A new law has caused outrage in Japan where the government has given itself the authority to hack into so called IoT devices which includes in its definition very non-futuristic things like the in-built camera in your laptop.
According to media reports, the National Institute of Information and Communications Technology (NICT) will begin hacking away at 200 million devices next months.
That includes internet routers and other devices in citizens’ homes as well as in enterprise networks with the ostensible aim of finding default passwords.
A list will then be compiled and sent to Internet Service Providers (ISPs) who have to promp citizens to secure the device in question.
This is apparently in preparation for the Olympics which is to be held in Japan next year with the argument being that basement hackers and foreign governments alike could break into insecure devices and use them as part of a botnet or otherwise to cause damage.
The idea seemingly being that the government could do that itself instead, although hopefully without the causing damage part.
“I can see how privacy advocates would see this as very intrusive; on the other hand, if your device is vulnerable or acting as part of a botnet and you don’t have the resources to detect the activity, or even fix it — who else is going to?” – so said Ian Thornton-Trump, international head of security at AmTrust.
The ISPs, arguably, who could set up random password generation systems and then ensure they don’t actually store these passwords anywhere.
Unlike their stupendously outdated systems which apparently allows the Japanese government “to use default passwords and password dictionaries to break into devices.”
A good guess would say that even 10% of such vulnerable devices probably won’t have their password changed by their owner once they are informed it can easily be broken into.
Routers in particular are somewhat infamous for being a complete black box as far as ordinary citizens are concerned with many such routers shared in rented properties where non techies probably wouldn’t dare touch it beyond turning it on and off.
The suggestion thus being that instead of the now all things boogie man Russia hacking into your web cam, your own government could do it and perhaps so populate the “trendy” amateur X section.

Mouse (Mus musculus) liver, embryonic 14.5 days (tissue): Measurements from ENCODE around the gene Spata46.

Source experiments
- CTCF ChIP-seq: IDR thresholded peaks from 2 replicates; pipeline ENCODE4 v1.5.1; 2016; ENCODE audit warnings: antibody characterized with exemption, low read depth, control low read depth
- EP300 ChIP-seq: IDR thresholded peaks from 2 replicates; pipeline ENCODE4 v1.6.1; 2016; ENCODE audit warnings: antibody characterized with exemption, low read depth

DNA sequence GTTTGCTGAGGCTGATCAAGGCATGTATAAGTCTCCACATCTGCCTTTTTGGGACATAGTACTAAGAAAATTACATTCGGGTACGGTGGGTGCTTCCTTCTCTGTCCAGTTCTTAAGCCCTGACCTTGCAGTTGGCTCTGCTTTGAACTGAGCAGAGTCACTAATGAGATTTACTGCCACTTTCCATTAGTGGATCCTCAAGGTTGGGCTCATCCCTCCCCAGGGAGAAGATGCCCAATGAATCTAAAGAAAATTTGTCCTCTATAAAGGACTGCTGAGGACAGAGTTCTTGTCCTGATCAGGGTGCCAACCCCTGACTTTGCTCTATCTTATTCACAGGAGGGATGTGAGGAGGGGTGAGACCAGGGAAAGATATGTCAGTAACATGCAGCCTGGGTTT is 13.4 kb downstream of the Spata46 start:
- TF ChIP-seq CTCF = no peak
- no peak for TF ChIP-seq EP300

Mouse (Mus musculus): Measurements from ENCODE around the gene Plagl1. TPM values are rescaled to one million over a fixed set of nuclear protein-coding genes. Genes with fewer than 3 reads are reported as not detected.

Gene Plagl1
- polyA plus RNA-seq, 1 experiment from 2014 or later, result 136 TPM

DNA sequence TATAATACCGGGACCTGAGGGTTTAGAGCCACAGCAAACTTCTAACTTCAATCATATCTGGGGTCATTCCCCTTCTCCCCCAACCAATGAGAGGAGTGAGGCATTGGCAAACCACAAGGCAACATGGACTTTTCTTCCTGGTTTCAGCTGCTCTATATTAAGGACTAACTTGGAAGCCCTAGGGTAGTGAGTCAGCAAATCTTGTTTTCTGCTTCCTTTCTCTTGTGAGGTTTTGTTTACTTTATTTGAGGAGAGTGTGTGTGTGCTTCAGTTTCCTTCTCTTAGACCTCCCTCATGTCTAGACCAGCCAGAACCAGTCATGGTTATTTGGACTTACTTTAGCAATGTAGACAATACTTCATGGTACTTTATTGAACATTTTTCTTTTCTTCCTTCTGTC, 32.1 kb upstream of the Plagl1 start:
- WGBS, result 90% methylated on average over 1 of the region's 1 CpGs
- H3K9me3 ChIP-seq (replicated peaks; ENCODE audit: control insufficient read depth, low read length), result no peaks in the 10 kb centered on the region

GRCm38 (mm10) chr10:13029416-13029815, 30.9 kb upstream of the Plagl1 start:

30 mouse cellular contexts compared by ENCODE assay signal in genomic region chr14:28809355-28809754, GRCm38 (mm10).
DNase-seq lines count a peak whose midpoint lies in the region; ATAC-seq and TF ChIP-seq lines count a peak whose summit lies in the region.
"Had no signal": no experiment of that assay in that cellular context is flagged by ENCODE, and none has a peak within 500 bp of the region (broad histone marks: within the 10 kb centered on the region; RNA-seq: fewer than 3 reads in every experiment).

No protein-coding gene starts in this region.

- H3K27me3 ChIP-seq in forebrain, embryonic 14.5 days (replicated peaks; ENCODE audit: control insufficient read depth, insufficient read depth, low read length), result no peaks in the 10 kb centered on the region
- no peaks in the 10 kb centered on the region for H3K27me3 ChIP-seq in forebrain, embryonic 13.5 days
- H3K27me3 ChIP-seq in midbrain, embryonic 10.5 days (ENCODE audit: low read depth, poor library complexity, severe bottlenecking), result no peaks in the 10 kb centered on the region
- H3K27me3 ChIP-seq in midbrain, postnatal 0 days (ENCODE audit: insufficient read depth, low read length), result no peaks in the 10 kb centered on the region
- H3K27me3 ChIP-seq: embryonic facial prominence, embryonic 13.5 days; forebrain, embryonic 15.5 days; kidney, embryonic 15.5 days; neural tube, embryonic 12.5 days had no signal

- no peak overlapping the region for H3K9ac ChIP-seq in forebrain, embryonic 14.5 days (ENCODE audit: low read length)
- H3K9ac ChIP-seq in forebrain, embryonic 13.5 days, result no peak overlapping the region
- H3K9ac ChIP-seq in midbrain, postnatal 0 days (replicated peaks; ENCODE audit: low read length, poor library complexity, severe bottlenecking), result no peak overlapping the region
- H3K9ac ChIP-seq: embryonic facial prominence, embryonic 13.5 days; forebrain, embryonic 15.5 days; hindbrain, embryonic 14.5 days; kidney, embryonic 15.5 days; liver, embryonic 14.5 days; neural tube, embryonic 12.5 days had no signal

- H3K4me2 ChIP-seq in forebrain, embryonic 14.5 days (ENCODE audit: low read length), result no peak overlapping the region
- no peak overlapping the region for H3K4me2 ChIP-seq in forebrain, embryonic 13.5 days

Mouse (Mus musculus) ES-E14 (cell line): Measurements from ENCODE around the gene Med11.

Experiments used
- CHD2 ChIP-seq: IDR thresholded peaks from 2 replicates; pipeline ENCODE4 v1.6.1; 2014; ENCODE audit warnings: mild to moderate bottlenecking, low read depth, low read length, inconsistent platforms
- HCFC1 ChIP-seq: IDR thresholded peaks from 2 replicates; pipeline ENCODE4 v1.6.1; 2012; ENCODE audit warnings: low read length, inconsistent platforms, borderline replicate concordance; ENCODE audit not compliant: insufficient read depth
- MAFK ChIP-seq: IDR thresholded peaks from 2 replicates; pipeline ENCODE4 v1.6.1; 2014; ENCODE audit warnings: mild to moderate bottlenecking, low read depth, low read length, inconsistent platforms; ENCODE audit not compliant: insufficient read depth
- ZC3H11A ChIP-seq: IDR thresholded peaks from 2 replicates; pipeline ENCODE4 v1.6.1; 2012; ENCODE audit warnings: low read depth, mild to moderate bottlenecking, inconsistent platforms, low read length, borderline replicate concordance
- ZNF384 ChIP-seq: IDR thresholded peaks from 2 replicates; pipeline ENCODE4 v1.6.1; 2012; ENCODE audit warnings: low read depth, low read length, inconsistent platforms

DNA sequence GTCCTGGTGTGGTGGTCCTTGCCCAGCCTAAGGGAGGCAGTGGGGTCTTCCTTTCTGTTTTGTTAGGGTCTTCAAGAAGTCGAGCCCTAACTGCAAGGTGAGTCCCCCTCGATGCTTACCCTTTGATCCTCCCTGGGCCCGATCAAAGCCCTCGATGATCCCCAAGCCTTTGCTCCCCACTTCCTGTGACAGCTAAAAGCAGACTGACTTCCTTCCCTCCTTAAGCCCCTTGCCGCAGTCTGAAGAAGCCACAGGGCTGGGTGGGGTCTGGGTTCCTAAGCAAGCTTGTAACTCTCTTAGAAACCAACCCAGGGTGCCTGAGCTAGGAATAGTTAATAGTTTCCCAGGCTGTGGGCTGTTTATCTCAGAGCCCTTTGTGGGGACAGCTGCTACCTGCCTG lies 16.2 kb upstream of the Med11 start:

Not that they ever would, of course. Complete angels the lot of them. For your own good citizens. They won’t compile libraries of your most intimate parts with legal authority.
They’ll instead send you a link to reset your password which you probably won’t click because you’ll probably think it’s a phishing attempt because why on earth is your government contacting you about such things rather than demanding better security from ISPs.
Well, perhaps because that’s just a cover. The real aim may well be to gain an advantage on the propaganda war so that your government can be better at brainwashing you than foreign governments.
They first lifted the prohibitions against engaging in propaganda aimed at own citizens under the excuse that they can’t counteract foreign propaganda without they themselves propagandizing even more efficiently.
Now they want to be in your own laptop or phone so that they can send the propaganda directly onto your own device and so that they can target it more effectively.
The speaking TV microphone may perhaps be an exaggeration to bring up, but the test “emergency” text message by the US presidency to all US phones may well suggest the exaggeration is only slight.
We tend to find out a lot more about our own governments by looking at other governments as there we aren’t within the bubble. Hence 1984 arguably wasn’t describing Russia, but it was describing the west primarily or at least in addition.
Japan may well be late to this game and perhaps in their civil service they dream of having such “emergency” texting capability, with the US government perhaps far more of an expert at hacking citizens’ devices.
Hence the cypherpunks movement and more importantly the crypto movement. The former a product of far more free times, but even the launch of the latter was during a more free world than now.
The pendulum swing is hard to pinpoint in position, but at least in this digital world we can know, and in this 2019 we can still say, that surveillance by our own governments is very much everywhere.